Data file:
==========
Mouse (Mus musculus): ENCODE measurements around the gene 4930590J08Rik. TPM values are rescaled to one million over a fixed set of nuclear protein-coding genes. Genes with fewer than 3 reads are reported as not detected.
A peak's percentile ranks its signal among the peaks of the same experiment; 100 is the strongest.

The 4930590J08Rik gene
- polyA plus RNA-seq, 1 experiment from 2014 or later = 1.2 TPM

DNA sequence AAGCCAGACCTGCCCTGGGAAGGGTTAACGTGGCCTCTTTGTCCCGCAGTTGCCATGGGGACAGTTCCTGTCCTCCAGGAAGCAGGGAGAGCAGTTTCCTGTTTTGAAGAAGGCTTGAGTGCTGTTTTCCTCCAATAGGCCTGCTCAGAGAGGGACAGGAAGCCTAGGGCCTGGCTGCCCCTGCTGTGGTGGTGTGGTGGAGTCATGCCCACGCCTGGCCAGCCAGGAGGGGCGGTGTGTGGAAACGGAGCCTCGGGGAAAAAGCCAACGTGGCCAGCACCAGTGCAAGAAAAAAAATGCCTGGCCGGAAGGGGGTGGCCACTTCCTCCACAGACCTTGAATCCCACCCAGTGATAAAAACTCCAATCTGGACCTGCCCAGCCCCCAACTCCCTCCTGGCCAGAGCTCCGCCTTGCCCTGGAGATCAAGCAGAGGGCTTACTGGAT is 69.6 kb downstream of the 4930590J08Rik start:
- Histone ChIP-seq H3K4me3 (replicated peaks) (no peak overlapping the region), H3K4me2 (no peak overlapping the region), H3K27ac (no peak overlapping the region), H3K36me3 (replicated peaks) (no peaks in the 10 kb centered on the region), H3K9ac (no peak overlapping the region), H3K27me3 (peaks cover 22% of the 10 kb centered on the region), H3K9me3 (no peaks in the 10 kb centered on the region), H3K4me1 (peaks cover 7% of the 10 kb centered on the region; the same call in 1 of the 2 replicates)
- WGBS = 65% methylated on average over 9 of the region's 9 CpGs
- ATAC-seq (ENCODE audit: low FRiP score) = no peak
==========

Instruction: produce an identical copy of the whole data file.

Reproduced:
Mouse (Mus musculus): ENCODE measurements around the gene 4930590J08Rik. TPM values are rescaled to one million over a fixed set of nuclear protein-coding genes. Genes with fewer than 3 reads are reported as not detected.
A peak's percentile ranks its signal among the peaks of the same experiment; 100 is the strongest.

The 4930590J08Rik gene
- polyA plus RNA-seq, 1 experiment from 2014 or later = 1.2 TPM

DNA sequence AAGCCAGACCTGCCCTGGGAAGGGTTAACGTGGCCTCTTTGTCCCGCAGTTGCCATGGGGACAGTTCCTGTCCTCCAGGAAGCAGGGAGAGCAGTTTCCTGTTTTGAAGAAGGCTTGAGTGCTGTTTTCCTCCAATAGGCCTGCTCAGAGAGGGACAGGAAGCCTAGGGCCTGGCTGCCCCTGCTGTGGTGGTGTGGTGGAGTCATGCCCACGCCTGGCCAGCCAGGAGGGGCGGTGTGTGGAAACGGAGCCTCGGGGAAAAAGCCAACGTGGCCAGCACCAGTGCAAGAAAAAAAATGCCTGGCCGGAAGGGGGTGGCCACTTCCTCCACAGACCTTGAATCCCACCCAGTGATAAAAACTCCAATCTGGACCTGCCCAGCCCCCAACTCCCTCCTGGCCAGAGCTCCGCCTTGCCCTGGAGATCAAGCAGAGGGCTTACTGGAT is 69.6 kb downstream of the 4930590J08Rik start:
- Histone ChIP-seq H3K4me3 (replicated peaks) (no peak overlapping the region), H3K4me2 (no peak overlapping the region), H3K27ac (no peak overlapping the region), H3K36me3 (replicated peaks) (no peaks in the 10 kb centered on the region), H3K9ac (no peak overlapping the region), H3K27me3 (peaks cover 22% of the 10 kb centered on the region), H3K9me3 (no peaks in the 10 kb centered on the region), H3K4me1 (peaks cover 7% of the 10 kb centered on the region; the same call in 1 of the 2 replicates)
- WGBS = 65% methylated on average over 9 of the region's 9 CpGs
- ATAC-seq (ENCODE audit: low FRiP score) = no peak